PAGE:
fbpx
Daily Drip

China’s New All-Male TV Show Spurs Debate on Male Idols

0

Call Me by Fire (披荆斩棘的哥哥) has become one of the hottest reality shows in China this summer and stirred online debate about the expectations put on its male idols. The new all-male program is a follow-up to Sisters Who Make Waves, which has enjoyed two successful seasons so far.

Fire debuted on August 12 on Chinese streaming site Mango TV and was the most popular online variety show on the day of its release — with 140 million views.

The show has a score of 7.5 out of 10 after 17,595 votes on user-rating site Douban. The hashtag for the show on the Chinese microblogging platform Weibo has so far accumulated 5.82 billion views.

A Nostalgic Concert

Like SistersFire is a knock-out competition where 33 mid-career male celebrities aged 27 to 57 competed to form a performance group.

Many contestants have been in the entertainment industry for more than a decade, such as the lead singer of the Chinese rock band Black Panther, Zhang Qi, Taiwanese singer Terry Lin, and the former guitarist of the highly influential Cantonese rock band Beyond, Paul Wong. Participants also include dancers, pianists, rappers, actors, and even martial artists.

At present, only three episodes have been released, with the first episode divided into three parts. For many viewers, the show is seen as a nostalgic concert.

“They are precious pearls! I’m so moved and satisfied to see so many great veteran idols performing on the same stage,” reads a comment on Weibo.

“Great lineup! I watched the first episode, and it was full of youthful memories. I am willing to support these veteran artists even if they turn the competition into a concert,” reads another comment on Douban.

One of the most talked-about performances on social media was the theme song from the classic ’90s Hong Kong crime film series Young and Dangerous. It was performed by Jordan Chan, Jerry Lamb, and Michael Tse, who were the main characters in the series and now are in their 50s.

Fire is not the first attempt to replicate Sisters’ success: In December 2020, Shine! Super Brothers debuted on Dragon TV and Youku and was an unmitigated disaster. The show was roundly criticized for giving a platform to ex-stars who don’t deserve it.

“Awkward, embarrassing, super cringy,” reads a one-star write-up on Douban, where Brothers has a score of just 4.6 out of 10 after 14,306 votes. The review continues, “The production team is disgusting. None of the 21 men are attractive. Screw them all!”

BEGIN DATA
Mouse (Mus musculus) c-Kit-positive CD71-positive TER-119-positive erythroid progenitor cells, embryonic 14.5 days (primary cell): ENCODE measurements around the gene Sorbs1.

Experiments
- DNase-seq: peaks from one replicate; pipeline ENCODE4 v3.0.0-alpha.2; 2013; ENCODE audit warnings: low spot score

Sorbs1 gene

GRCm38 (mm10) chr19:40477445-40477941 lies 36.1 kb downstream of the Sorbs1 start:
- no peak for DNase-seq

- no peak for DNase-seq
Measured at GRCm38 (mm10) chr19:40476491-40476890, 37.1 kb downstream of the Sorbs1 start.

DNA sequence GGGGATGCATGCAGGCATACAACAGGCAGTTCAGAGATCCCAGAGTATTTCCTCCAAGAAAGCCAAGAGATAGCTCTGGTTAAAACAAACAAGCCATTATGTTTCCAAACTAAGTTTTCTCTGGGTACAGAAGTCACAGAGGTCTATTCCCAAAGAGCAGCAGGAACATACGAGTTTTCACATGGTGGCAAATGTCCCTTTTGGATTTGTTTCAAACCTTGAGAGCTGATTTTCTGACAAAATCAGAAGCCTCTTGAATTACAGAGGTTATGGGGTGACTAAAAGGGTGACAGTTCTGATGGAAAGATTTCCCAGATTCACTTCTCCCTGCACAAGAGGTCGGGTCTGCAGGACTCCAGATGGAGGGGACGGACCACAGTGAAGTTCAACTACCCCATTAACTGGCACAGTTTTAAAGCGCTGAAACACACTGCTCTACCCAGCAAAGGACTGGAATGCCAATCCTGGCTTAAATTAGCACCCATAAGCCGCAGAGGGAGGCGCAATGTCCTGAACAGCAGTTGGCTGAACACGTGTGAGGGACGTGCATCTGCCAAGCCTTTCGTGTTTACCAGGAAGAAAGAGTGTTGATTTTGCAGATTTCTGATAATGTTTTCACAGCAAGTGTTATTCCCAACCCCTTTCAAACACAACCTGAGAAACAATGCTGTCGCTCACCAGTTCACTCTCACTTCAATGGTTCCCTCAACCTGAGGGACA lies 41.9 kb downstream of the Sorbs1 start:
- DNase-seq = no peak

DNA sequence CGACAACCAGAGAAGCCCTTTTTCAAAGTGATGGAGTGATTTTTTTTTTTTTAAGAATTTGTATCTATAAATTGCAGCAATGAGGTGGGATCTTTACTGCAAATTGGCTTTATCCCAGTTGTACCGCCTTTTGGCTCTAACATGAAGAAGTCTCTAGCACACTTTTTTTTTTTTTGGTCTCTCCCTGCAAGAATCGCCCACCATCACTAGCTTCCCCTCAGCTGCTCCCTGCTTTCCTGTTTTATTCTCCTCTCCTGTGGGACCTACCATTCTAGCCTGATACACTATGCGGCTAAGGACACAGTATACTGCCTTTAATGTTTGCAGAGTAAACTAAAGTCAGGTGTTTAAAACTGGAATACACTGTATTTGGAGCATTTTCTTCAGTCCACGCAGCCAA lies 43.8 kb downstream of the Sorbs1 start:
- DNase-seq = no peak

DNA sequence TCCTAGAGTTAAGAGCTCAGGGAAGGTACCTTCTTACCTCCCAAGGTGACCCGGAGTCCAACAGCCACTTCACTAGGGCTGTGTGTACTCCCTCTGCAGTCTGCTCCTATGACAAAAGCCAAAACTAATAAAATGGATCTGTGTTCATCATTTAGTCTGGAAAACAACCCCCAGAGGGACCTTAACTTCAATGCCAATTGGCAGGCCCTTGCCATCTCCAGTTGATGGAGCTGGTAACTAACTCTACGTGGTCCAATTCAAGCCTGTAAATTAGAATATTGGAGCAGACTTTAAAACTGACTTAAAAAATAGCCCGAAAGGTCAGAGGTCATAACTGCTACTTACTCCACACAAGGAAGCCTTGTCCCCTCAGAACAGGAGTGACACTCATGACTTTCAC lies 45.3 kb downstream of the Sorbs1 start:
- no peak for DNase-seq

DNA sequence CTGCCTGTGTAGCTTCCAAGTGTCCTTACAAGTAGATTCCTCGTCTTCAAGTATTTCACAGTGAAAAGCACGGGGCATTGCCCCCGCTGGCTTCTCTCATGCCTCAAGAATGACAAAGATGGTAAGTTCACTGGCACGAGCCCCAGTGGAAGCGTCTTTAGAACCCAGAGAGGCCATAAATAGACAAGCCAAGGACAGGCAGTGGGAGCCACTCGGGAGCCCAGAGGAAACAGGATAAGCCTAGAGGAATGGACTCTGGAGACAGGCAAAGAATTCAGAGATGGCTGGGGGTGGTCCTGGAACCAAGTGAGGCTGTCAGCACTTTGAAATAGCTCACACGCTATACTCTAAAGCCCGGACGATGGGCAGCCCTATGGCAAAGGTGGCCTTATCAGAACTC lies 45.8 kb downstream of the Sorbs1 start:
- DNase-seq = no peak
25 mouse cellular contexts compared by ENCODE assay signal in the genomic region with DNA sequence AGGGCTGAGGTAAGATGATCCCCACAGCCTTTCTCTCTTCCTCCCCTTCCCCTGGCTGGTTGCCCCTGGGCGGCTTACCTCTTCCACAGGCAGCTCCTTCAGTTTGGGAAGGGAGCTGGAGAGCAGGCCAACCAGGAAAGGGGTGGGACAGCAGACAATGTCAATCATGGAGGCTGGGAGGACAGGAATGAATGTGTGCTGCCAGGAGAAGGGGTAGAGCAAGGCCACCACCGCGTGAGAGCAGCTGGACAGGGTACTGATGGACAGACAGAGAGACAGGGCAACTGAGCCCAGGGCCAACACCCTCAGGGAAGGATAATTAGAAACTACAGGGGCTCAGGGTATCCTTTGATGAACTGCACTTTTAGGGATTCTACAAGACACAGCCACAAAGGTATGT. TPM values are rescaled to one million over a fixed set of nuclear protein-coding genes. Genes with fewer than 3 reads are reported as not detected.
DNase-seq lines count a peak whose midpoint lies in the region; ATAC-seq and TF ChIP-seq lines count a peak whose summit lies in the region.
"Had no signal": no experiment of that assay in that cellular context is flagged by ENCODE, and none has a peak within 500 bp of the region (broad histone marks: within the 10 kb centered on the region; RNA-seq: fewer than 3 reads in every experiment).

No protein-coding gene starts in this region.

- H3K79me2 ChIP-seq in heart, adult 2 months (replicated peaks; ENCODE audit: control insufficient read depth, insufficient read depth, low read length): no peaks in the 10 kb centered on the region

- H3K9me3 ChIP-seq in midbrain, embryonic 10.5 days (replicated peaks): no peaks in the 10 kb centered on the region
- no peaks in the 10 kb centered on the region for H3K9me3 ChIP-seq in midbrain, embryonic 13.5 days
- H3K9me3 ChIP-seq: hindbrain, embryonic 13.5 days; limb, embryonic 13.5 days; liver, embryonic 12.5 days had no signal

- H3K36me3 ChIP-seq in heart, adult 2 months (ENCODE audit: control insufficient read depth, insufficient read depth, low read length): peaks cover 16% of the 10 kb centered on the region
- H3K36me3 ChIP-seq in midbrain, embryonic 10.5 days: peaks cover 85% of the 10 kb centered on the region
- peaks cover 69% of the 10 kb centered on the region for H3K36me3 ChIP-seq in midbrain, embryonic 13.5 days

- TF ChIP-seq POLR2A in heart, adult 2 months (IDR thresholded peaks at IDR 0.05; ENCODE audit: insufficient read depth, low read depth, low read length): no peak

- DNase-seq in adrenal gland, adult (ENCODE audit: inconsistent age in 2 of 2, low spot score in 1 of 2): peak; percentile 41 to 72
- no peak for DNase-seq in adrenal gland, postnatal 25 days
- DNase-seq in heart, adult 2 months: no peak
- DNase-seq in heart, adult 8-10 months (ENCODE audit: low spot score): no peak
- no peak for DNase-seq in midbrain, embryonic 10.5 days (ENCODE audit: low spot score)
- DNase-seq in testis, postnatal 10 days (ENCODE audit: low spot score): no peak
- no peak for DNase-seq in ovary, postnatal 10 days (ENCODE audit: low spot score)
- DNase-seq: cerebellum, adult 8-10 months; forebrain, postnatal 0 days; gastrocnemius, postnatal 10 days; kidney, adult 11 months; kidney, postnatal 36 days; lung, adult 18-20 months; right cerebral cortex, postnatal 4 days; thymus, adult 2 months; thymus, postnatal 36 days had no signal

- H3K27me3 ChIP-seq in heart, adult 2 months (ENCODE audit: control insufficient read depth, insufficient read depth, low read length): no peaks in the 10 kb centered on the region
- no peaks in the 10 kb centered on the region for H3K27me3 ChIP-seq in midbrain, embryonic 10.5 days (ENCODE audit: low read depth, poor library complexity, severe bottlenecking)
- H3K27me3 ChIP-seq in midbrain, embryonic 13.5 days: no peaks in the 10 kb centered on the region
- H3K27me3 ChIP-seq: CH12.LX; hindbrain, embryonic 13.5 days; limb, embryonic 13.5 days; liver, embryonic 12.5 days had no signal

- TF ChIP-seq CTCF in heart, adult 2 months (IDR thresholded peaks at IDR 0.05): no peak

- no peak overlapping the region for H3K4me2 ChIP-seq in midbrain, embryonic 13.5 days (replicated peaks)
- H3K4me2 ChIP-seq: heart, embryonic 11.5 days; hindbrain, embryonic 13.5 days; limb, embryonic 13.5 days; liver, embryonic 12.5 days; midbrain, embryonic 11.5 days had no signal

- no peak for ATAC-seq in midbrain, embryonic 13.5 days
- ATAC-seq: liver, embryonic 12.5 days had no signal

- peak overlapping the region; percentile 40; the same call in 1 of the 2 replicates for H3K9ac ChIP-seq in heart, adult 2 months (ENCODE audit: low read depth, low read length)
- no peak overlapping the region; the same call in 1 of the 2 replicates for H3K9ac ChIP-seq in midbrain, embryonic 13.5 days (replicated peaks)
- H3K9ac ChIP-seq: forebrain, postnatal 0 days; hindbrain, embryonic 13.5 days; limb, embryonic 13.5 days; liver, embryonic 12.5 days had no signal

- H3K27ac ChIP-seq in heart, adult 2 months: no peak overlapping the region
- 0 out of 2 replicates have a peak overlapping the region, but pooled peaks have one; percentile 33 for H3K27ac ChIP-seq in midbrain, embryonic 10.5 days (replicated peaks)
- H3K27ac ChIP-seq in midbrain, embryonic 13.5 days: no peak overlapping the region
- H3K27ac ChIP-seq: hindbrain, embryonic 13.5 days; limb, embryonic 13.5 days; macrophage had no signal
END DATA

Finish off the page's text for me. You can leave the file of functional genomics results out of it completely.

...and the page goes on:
Male Idols Lay (Fall) Flat

While Fire has been mostly well-received, it has not escaped criticism, with some netizens pointing out the easy ride of the male contestants compared to the women’s experiences on Sisters.

On Sisters, 30 female contestants were scored after every performance while battling for seven places in an all-female singing group. Many of the participants on Sisters practiced for more than 10 hours a day to secure a coveted spot in the top seven.

In contrast, Fire seems much less competitive, with more than half of the competitors able to stay on the show until the end.

Also, most male idols chose to perform their best-known works during the show’s debut, which was criticized by some as ‘lying flat’ (a slang term describing a resigned, unresisting, and unbothered attitude towards work tasks).

“The career cycle of male celebrities is really long, even for those who commit misconduct,” wrote one commenter on Douban. “These brothers are treated so well compared to the sisters, who had to practice really hard. Brothers can just stay in their comfort zone and put on a concert. Isn’t this unfair?”

Related:

A “30 Over 30” TV Contest for Chinese Entertainment’s “Leftover Women” Has the Whole Country Talking

Some netizens have also turned against the TV program after a scandal attached to one of its contestants became public two weeks ago.

Chinese singer-songwriter Henry Huo’s ex-girlfriend accused him of cheating on her during their nine-year relationship — posting proof online on August 10. Screenshots of their text messages also revealed that Huo disliked and even insulted the show.

Huo’s team announced four days later that he would leave Fire and end his singing career. Most of his parts have been cut from the first three episodes.

Related:

Zhang Zhehan Suspended by Social Media over Japan War Shrine Photos

Huo is the latest in a string of male idols to come under fire in recent weeks.

Most notably, Chinese-Canadian pop idol Kris Wu was officially arrested for suspected rape earlier this month. Also, actor Zhang Zhehan, who recently attained fame starring in the hit Chinese drama Word of Honor, has been cancelled after photos of him visiting a controversial Japanese shrine in 2018 resurfaced on Chinese social media two weeks ago.

Cover photo via Mango TV

Lu Zhao
Lu Zhao is a bilingual and multimedia journalist with a focus on human interest and social issues. Her work has appeared in USA Today, UPI, SupChina, Pandaily, Chicago Reporter, and other publications.